In the vast majority of cases, the German Volkscharakter can be translated into English as ‘national character,’ defined as:
The term “national character” is used to describe the enduring personality characteristics and unique life styles found among the populations of particular national states. — International Encyclopedia of the Social Sciences, 2008.
So, for instance:
Never did the masculine spirit of England display itself with more energy, nor ever did it's [sic] genius soar with a premier pre-eminence over France, than at the time when frivolity and effeminacy had been at least tacitly acknowledged as their national character, by the good people of this kingdom. — Edmund Burke, Two letters addressed to a member of the present Parliament, on the proposals for peace with the regicide Directory of France, 1796.
One needn’t unpack fully this gender-laden polemic to see that the term can easily degenerate into stereotype. It can, of course, be used more benignly:
In no country is the national character more prominent than in the marshes of Holland. In no country, perhaps, is it so easy to assign the natural cause of this predominance of those moral qualities which constitute what is called the national character. It is only by the constant and unyielding labour of her inhabitants that Holland exists as a country : it is only to this patience, to this spirit of industry, persevering through every obstacle, that it was in its origin recovered, and in this present day is still maintained, from the violence of the ocean. — The Monthly Register and Encyclopedian Magazine 3 (1803), 1.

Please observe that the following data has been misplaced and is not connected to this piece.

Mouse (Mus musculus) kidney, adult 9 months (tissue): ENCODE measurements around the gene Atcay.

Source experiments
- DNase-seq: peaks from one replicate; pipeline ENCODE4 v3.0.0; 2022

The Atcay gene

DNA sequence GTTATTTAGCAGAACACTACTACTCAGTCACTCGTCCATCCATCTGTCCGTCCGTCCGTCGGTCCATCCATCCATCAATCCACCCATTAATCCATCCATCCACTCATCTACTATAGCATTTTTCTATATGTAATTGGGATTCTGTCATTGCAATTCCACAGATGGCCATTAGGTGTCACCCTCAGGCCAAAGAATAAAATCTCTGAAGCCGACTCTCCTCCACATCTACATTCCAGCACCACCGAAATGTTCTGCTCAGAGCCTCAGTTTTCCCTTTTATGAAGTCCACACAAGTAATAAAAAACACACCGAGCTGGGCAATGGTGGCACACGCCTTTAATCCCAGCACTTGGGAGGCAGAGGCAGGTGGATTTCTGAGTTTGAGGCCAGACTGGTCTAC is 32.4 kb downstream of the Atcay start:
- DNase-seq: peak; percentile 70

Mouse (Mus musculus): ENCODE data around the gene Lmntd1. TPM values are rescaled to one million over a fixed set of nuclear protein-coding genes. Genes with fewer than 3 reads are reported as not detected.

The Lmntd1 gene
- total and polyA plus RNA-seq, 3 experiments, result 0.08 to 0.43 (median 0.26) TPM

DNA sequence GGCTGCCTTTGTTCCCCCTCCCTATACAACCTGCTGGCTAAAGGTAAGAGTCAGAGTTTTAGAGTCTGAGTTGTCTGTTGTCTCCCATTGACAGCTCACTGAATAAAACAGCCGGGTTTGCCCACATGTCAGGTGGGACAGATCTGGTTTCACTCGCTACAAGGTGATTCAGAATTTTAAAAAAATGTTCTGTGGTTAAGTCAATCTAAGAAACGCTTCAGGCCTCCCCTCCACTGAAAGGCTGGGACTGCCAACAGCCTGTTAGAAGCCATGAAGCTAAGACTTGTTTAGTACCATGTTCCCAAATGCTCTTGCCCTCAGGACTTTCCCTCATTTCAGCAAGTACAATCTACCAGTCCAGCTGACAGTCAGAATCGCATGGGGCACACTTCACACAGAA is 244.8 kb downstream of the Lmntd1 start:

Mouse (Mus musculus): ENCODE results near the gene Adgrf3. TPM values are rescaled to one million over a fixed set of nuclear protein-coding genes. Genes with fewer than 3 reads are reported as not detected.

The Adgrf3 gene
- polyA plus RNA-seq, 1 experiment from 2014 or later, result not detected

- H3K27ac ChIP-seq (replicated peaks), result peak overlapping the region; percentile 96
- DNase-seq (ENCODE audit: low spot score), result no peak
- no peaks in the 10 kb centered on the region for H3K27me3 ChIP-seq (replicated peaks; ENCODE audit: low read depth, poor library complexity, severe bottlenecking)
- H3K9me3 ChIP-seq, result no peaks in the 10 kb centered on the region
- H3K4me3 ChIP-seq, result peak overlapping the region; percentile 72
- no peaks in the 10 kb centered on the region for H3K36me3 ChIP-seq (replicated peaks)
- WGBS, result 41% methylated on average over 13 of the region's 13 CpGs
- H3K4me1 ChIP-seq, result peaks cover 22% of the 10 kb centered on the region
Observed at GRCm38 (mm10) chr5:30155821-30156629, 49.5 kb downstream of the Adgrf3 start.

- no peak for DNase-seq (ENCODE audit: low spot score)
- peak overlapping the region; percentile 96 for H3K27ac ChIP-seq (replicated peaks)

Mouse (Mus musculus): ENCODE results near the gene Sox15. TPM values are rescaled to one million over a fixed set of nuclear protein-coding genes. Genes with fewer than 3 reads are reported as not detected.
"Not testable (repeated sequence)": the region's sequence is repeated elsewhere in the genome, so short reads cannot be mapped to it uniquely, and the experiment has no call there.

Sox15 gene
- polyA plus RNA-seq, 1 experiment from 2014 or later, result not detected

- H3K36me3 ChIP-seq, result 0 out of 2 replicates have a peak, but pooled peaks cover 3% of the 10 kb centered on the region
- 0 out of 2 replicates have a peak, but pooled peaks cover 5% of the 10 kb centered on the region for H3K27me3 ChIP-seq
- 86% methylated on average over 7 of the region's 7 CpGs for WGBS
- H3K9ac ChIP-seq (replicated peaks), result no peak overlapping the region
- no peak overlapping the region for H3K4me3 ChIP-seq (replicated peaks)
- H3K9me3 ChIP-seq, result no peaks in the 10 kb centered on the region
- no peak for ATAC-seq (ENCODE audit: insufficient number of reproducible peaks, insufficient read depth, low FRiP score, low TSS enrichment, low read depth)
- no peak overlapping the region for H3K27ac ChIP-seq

Just as in German, there is a tendency to use the name Holland — actually the name of only two provinces of the Netherlands — as the name of the entire country.
The concept in English, however, is bound to the concept of the nation-state, just as the encyclopedia definition suggests, while the German Volk is not. Thus while a German writer today would have no difficulty discussing the Bavarian Volkscharakter, a writer in English would tend to drop the “national,” because Bavaria has long ceased to be a nation-state:
Herzog declares: “Munich is a chic and empty city. It is empty of meaning.” | He links the city's transformation to a distortion of its original Bavarian character. In conversation with Laurens Straub, Herzog observes: “As you describe [the Bavarian character], it no longer exists. Its traces have been washed away. Munich, for example, the Bavarian capital, is more or less predominantly occupied by Prussians, the enemies, so to speak of Bavarianness.”
— Brad Prager, A Companion to Werner Herzog, 2012, 234f.
This means that as long as a German writer is talking about a nation-state like France or the Netherlands, it can be translated as national character. If, say, of the Flemish in Belgium, then the word “national” would likely be dropped in favor of the “Flemish character.”